Practical Exercise 1 – Stains – Initial Exploration


  • Everyday foodstuffs including tea, coffee, orange juice, cranberry juice, jam, honey, cup-a-soup, chocolate and Tunnock’s teacakes.
  • Watercolour paper, primed canvas, white cotton t-shirt, acrylic ribbed top and polyester trousers.
  • Liquitex Matte Super Heavy Gel
  • Beakers with handles
  • Soup spoon


In this first set of exercises I wanted to explore the lack of control and vulnerability that comes with old age. Some of this arises from increasing frailty and ill health or from feeling dependent on others. My aim was to focus on the difficulty of feeding yourself, simple things like not being able to grip a cup or lift food to your mouth and depending on carers and family to help to feed you and clean your hands and clothes.

Having read about Ed Ruscha’s work using everyday materials as an alternative to artists’ materials I wanted to use these ideas to explore the idea of vulnerability.

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Watercolour Paper

I decided initially to try out a range of foodstuffs on small pieces of watercolour paper. My aim was to try to mimic the movements which would cause the food to spill or be smeared, and not, in any way, attempt to manipulate the result. To do this I used the type of double-handled plastic beaker used in care homes and attempted to ‘spill’ the drink in a more accidental way. Similarly, I used a soup spoon and mimicked the action of raising the spoon to my lips but missing the mouth.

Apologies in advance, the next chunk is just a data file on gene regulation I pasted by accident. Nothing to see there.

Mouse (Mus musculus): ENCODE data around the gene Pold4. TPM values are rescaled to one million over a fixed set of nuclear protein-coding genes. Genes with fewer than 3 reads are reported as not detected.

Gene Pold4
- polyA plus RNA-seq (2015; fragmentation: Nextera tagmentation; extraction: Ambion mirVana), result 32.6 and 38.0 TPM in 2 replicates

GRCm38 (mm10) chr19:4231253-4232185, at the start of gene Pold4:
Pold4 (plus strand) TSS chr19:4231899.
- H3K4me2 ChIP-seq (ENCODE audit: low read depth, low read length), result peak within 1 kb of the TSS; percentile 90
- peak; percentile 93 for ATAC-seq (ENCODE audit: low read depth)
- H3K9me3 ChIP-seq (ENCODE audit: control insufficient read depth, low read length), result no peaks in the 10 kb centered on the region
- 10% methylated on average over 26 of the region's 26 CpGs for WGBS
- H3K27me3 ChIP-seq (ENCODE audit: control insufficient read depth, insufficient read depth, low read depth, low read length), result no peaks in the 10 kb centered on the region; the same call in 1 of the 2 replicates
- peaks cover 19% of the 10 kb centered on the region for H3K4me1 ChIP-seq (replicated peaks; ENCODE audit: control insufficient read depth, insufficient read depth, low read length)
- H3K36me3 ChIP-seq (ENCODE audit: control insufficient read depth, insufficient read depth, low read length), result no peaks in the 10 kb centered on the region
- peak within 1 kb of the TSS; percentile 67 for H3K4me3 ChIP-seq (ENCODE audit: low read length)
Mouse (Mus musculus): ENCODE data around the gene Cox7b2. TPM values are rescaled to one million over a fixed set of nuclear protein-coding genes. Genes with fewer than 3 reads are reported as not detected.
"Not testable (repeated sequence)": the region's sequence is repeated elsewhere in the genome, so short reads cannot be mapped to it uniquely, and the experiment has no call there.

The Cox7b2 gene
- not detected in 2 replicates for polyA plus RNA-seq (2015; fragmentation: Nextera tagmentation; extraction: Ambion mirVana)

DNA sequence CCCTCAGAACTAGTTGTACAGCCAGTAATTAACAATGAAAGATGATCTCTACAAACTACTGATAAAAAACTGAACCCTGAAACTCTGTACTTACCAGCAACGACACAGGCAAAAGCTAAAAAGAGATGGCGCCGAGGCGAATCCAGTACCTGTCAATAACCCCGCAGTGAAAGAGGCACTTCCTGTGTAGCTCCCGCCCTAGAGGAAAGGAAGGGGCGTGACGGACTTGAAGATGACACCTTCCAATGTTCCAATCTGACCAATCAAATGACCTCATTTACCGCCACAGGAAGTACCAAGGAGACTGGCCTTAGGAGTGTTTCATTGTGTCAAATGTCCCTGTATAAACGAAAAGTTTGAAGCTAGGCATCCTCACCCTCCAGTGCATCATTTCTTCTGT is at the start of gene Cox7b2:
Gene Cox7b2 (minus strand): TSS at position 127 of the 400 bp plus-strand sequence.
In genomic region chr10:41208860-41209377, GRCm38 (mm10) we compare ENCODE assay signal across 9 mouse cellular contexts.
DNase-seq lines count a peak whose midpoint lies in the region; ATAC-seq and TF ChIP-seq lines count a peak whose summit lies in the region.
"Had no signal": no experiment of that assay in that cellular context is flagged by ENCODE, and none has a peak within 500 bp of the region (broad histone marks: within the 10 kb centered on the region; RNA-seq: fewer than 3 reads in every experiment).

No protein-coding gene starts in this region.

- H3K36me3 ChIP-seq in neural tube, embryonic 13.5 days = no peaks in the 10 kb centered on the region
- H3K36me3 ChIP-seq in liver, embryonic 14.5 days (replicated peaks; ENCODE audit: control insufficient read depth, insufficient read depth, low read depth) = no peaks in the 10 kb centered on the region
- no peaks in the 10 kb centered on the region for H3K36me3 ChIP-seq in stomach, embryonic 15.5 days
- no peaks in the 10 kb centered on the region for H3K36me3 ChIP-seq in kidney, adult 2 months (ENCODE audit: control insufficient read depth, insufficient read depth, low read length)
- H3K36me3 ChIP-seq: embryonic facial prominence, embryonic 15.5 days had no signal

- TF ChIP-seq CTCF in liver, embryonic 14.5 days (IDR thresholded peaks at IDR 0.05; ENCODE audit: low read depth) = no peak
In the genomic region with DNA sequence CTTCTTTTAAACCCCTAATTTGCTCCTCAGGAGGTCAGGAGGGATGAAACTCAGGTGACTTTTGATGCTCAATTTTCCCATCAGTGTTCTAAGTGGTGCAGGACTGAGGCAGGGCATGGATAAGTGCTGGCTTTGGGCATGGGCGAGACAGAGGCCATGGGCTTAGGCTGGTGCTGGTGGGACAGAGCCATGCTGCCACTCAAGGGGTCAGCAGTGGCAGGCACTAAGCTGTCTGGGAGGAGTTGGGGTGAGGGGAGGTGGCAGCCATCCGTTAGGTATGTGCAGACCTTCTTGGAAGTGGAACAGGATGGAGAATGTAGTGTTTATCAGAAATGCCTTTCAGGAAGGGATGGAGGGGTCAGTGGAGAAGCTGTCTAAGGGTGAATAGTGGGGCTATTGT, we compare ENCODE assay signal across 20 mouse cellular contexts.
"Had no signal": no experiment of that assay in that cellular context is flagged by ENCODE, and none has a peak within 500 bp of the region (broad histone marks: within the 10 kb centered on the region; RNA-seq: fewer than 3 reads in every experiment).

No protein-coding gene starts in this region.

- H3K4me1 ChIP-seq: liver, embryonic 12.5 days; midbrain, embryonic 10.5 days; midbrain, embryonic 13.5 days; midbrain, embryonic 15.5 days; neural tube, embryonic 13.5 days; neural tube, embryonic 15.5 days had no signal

I then tried using the same foodstuffs on small pieces of canvas. There were a number of differences in the results from the watercolour paper. I used primed canvas which meant that the liquids, in some cases, tended to sit on the surface rather than be absorbed though they did dry after a couple of days.

Cotton and Acrylic Fabrics

In keeping with the exploration of ageing I wanted to try staining fabrics that, from my own experience, are often worn by the elderly including cotton, acrylic knits and polyester. For the exercise, I used a ribbed acrylic top, polyester trousers and a cotton t-shirt.

Observations from testing foods

  • Tea and coffee stains strong on paper and canvas – coffee has crisp edges
  • Orange and cranberry juice – subtler colour when dry
  • Chicken soup – dries into paper leaving some texture and colour from herbs
  • Minestrone soup – dries with granulated texture on paper/canvas. On material dries to darker rust colour. Pasta hoops in soup absorb into material more than paper and canvas. Pasta and croutons sit on top but interesting texture.
  • Jam/honey – some texture with jam. Both may well dry eventually but longer process
  • Tunnock’s teacake. When dry on paper the chocolate pieces peeled off. Added acrylic gel for comparison and tried on canvas – chocolate pieces adhered to canvas. On canvas, the marshmallow filling created some interesting effects.
  • Chocolate – interesting layered effects.
  • Fabrics – top and trousers – colours perhaps too dark. Used a white t-shirt to compare.

Options for Development

Based on several days of exploring the stains and textures of the foodstuffs I decided on two approaches for further development:

Related Posts

Ed Ruscha – Research Notes –